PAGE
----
Giving Medicines to Babies
Trying to coax a baby into taking his or her medicine can be difficult but equally as important as giving the medicine is making sure you are safe to do so and know exactly what issues may arise.
Buying the Right ProductThere are very few medicines that can be given to babies under three months unless your baby is taking very specialised medicines for known medical conditions. It is also unlikely that you will find many cough medicines that can be given to those under one year of age, so checking the bottle and the indications for use is essential.
Using a Plastic SyringeIf your baby is very young., it is probable easier to administer medicines using a plastic syringe. Syringes can be easily sought from either your GP or pharmacy and they should be clearly labelled with measurements so that the right dose can be given.When giving medicines with a syringe, make sure you do not put the whole syringe in the mouth as this may make your baby gag or cause damage to his or her soft palate. Instead, simply aim the syringe to the roof of the mouth near the back of the throat as this will encourage your baby to swallow it properly.
Make sure the syringe is dismantled for cleaning and suitable for use I whichever sterilising unit you are using.If you do not have a steriliser, make sure the syringe is taken apart and submerged in boiling water for several minutes before the next use, making sure it has cooled before use.
Using a SpoonIf your child is slightly older he or she may be safe to take the medicine from the spoon, but small babies may struggle to take the medicine this way. It is likely that the spoon will be too big for the baby’s mouth and some will spill. If this happens it can be tempting for the parent or carer to pour more medicine onto the spoon to make up for the spillage but this is extremely dangerous and you may end up over-dosing your baby.If you are going to use a spoon, make sure it is clean and sterilised if the baby is under 6 months of age.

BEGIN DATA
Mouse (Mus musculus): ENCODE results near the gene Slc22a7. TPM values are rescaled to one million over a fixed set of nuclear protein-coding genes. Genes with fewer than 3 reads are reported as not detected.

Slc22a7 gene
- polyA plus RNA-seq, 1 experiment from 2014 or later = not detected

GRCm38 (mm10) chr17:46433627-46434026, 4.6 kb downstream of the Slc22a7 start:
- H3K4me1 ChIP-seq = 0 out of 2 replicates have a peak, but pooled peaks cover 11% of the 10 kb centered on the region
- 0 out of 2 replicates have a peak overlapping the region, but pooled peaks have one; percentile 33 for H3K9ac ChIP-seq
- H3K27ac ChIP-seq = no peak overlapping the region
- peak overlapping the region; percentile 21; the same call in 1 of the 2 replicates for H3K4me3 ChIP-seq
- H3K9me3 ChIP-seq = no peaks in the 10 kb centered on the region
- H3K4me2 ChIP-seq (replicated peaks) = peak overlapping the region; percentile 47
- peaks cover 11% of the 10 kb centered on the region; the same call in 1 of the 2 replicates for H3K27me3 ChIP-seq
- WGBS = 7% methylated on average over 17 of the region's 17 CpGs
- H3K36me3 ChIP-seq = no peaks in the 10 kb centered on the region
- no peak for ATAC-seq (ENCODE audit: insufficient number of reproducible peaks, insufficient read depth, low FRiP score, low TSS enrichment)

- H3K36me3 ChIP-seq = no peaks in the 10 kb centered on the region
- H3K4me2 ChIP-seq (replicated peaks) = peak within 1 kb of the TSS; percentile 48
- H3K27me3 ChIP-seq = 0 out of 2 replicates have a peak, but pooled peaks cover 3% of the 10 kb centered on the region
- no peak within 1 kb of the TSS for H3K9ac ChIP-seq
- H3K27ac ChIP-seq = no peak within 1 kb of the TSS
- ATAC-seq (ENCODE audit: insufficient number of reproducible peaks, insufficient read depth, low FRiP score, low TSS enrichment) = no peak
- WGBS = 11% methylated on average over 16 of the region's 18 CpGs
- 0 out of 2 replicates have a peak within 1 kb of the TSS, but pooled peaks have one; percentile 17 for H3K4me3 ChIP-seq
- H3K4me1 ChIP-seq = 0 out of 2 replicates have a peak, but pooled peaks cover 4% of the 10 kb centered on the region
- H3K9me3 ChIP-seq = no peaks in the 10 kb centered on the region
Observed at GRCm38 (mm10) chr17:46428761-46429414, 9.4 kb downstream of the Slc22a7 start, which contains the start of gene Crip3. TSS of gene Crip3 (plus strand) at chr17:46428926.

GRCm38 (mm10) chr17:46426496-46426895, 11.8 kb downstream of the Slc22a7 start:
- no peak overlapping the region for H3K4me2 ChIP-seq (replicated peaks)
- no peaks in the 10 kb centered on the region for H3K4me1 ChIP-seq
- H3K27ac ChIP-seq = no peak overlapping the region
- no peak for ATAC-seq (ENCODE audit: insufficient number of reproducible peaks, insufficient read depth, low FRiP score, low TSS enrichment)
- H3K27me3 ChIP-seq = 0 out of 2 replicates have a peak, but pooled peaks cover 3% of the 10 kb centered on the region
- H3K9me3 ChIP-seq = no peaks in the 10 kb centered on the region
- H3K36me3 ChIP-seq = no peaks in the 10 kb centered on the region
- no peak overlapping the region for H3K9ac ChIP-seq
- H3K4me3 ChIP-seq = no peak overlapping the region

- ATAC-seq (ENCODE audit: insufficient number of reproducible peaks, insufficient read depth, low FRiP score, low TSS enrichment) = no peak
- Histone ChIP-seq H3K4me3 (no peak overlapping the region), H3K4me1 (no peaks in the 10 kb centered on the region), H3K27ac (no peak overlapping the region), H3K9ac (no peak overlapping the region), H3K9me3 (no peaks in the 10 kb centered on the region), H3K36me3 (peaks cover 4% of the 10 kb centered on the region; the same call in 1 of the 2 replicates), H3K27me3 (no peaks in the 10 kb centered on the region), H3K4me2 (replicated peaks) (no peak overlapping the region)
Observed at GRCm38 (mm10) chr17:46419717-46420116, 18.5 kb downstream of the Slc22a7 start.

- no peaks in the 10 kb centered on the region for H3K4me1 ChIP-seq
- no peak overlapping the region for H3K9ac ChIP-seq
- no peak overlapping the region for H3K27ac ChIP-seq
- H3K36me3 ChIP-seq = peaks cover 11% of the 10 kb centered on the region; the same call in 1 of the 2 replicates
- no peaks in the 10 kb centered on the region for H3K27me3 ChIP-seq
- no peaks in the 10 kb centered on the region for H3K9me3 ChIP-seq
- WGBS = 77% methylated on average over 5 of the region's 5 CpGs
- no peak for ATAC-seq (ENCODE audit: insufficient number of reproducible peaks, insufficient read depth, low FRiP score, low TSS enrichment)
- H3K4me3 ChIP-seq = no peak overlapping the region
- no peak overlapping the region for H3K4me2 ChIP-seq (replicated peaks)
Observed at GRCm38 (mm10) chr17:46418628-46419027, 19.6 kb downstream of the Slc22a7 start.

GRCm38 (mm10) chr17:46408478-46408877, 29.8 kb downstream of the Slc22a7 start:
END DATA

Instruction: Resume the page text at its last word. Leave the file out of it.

Getting the Dose RightAlways check the instructions on the bottle as older children may be given larger dosages than younger children, and often medicines that you think you can give to babies (for example when they are teething) may not be given at all and you may be putting your child in danger.
If the label has come off, been covered up or is not readable anymore, do not give it to anyone. See your pharmacist for a replacement and so they can discard the damaged bottle.Do not dilute the medicine with anything else thinking it will be easier for your child to take as some preparations are designed to be take all at once without any other product; this may interfere with the way in which it absorbs, is processed by the body and ultimately how successfully it works.
Storing your MedicinesEven if your baby is only very small and is not yet mobile, it is best to get into the habit of keeping your medicines safe and away from wandering hands. This is especially important if you have friends or family who visit as you may have forgotten that the medicines are easily accessible as you are not used to having a little one around.Medicines should be stored in a high up cupboard or lockable cabinet and checked often to make sure they have not gone past their use-by-date.
Always read the bottle or packaging to make sure they do not need to be stored in the fridge as many people often store things in the cupboard that need to be chilled, or vice versa and chill products that need to be kept at room temperature.Always leave the label intact so that you can easily identify the product, read the dosage to be given and see the expiry date.If you are given prescription drugs and do not use the entire contents, these can either be discarded as advised or returned to your GP or pharmacist for safe disposal. Never keep prescription medicines for use by someone else; this is extremely dangerous, even if you are quite familiar with the drug.
Giving medicines to babies can be tricky but often necessary; if you ever have any questions or doubts about giving your baby his or her medicine, speak to your Practice Nurse, GP or Health Visitor for more advice.